thunderbird carving, housepost, Coast Salish art, Aaron Nelson-Moody

Aaron Nelson-Moody, or “Splash”, lives and works in the Capilano Village on the North Shore of Vancouver, British Columbia. These days he is working mainly on jewelry engraving and repousse, and still carves the larger houseposts and panels on commission.
Aaron Nelson-Moody
While Aaron is his English name, he also has his Squamish Nation name, Tawx’sin Yexwulla, which translates as: Splashing Eagle, so most people know him simply as “Splash”. He also carries the name, Poolxtun, from his adopted father Gerry Oleman, which he tanslates as, ‘the spreading ripples from a splash of water’.

He has worked with community groups and students in a number of schools in the Squamish and Vancouver areas since 1995, as well as sharing in Japan and Scotland.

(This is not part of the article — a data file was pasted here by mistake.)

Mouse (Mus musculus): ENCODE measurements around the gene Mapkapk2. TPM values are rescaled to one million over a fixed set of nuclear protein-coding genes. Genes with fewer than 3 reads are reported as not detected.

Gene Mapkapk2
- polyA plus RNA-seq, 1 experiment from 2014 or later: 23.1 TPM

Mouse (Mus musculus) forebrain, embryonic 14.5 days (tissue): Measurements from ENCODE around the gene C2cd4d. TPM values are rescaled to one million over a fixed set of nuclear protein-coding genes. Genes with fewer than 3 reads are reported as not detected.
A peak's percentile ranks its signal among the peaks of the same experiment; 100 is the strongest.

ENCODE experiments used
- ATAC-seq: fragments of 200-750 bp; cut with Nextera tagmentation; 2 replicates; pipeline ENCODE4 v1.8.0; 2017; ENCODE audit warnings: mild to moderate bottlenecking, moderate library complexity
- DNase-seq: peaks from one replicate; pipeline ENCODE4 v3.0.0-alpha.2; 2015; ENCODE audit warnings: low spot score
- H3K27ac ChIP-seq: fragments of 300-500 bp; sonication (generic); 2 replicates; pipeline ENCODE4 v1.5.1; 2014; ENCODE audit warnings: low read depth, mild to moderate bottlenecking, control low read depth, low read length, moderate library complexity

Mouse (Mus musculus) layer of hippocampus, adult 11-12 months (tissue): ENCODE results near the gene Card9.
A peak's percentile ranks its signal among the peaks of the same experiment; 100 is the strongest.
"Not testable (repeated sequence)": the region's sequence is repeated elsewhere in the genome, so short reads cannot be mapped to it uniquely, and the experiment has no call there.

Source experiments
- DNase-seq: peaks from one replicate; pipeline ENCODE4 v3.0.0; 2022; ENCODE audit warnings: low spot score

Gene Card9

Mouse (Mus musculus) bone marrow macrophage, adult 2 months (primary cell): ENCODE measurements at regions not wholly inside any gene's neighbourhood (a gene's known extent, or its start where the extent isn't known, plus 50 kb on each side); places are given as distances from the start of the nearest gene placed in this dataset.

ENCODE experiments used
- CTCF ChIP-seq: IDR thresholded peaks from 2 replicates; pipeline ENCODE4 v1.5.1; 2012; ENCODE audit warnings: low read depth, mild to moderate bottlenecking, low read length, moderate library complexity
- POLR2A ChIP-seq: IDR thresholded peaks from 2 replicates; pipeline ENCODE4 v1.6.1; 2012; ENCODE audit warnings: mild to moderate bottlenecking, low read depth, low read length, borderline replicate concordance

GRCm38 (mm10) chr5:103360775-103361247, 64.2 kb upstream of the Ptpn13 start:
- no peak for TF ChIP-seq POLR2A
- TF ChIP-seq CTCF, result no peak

Copper engraving, engraved bracelet, Coast Salish Art, Squamish artwork, Aaron Nelson-Moody
He has recently been carving a housepost at the British Columbia Institute of Technology, and worked on a repousse piece for the “Here and Now” exhibit at the Burke Museum in Seattle. (link) Runs until July 27, 2015.image1
Some other highlights of his work has included:

• several large works for Olympic Venue sites for the 2010 Olympics here in Vancouver and Whistler, Canada, and 4 house boards for the Squamish/Lil’wat Cultural Centre

• for the Torino Winter Olympics, he carved the entrance doors for Canada House pavilion, located in Torino, Italy.

• 10 years volunteer with the Uts’am:Witness arts and environment project; has been on two Tribal Journeys canoe trips on the Squamish Nation 50 foot carved cedar canoe, and one on Xwlacktun’s family canoe the Pekultun; and previously worked at Kahtou Native Newspaper, and Adbusters Magazine as a writer/photographer,